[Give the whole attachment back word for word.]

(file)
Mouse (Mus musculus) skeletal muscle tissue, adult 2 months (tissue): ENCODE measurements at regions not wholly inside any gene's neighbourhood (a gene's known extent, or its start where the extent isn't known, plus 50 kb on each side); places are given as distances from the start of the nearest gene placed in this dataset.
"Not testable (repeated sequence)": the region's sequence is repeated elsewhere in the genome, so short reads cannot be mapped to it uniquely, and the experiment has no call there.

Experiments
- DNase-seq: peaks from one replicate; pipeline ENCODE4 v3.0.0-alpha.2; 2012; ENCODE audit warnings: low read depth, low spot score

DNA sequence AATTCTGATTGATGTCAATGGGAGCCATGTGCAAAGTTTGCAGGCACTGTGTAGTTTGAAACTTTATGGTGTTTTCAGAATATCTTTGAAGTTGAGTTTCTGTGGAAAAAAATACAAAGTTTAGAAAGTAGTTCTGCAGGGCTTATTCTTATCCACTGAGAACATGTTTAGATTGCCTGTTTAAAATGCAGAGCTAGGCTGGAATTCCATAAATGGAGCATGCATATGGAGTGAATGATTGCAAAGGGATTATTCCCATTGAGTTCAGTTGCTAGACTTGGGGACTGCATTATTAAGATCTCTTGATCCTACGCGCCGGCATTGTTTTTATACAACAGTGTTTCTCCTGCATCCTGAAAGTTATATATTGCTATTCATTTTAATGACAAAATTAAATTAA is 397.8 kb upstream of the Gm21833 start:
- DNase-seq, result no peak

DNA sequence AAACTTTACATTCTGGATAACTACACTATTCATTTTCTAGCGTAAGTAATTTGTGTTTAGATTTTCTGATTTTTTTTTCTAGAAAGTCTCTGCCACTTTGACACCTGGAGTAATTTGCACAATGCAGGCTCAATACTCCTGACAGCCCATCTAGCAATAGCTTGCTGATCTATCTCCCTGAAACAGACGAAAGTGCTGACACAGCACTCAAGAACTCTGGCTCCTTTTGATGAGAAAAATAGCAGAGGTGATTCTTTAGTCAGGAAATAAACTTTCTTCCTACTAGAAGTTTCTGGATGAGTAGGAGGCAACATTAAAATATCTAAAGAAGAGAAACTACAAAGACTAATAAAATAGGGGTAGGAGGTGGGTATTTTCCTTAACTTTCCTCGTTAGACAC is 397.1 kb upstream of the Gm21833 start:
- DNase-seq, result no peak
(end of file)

Mouse (Mus musculus) skeletal muscle tissue, adult 2 months (tissue): ENCODE measurements at regions not wholly inside any gene's neighbourhood (a gene's known extent, or its start where the extent isn't known, plus 50 kb on each side); places are given as distances from the start of the nearest gene placed in this dataset.
"Not testable (repeated sequence)": the region's sequence is repeated elsewhere in the genome, so short reads cannot be mapped to it uniquely, and the experiment has no call there.

Experiments
- DNase-seq: peaks from one replicate; pipeline ENCODE4 v3.0.0-alpha.2; 2012; ENCODE audit warnings: low read depth, low spot score

DNA sequence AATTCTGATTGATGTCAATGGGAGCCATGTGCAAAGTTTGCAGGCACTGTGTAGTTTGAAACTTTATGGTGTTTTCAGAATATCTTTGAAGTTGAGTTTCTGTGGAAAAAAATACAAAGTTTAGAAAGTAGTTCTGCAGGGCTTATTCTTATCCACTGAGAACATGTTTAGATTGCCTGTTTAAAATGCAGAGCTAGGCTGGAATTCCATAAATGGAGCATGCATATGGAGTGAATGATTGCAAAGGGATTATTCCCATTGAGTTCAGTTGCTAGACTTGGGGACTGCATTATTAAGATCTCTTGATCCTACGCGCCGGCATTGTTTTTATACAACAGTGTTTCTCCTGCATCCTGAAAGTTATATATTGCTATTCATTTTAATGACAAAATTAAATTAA is 397.8 kb upstream of the Gm21833 start:
- DNase-seq, result no peak

DNA sequence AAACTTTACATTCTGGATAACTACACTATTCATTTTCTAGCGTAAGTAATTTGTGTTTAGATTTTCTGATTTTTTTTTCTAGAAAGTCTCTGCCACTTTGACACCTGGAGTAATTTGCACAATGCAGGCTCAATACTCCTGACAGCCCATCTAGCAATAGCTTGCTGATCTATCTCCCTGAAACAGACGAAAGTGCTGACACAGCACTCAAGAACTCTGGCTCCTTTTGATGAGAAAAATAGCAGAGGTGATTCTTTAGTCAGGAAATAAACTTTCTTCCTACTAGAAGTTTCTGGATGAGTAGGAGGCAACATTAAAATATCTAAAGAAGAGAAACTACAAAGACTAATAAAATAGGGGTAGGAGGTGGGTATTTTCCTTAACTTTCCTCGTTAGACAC is 397.1 kb upstream of the Gm21833 start:
- DNase-seq, result no peak